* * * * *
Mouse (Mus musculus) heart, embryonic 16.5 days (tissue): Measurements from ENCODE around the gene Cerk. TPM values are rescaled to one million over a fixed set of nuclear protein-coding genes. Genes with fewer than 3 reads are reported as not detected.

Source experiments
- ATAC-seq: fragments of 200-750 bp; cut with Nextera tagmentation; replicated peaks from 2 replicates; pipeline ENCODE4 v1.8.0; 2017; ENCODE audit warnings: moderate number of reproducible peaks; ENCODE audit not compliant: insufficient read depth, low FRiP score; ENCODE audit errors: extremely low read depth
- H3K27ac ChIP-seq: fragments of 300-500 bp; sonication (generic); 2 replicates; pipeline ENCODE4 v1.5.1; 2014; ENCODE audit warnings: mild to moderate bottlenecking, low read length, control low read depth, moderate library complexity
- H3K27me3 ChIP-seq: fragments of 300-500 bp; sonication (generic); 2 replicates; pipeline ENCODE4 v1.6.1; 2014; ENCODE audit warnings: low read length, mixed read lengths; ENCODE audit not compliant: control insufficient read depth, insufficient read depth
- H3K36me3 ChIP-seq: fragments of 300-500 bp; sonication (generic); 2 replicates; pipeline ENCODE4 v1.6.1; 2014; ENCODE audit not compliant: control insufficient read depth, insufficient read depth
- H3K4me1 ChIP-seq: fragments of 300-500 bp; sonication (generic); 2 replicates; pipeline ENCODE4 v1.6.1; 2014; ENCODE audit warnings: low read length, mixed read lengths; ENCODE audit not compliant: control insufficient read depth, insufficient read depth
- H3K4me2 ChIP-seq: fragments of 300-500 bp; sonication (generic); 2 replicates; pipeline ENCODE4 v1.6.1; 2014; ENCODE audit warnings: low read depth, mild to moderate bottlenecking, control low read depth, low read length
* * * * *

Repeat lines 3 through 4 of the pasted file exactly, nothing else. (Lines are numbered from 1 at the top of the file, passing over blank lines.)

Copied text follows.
- ATAC-seq: fragments of 200-750 bp; cut with Nextera tagmentation; replicated peaks from 2 replicates; pipeline ENCODE4 v1.8.0; 2017; ENCODE audit warnings: moderate number of reproducible peaks; ENCODE audit not compliant: insufficient read depth, low FRiP score; ENCODE audit errors: extremely low read depth
- H3K27ac ChIP-seq: fragments of 300-500 bp; sonication (generic); 2 replicates; pipeline ENCODE4 v1.5.1; 2014; ENCODE audit warnings: mild to moderate bottlenecking, low read length, control low read depth, moderate library complexity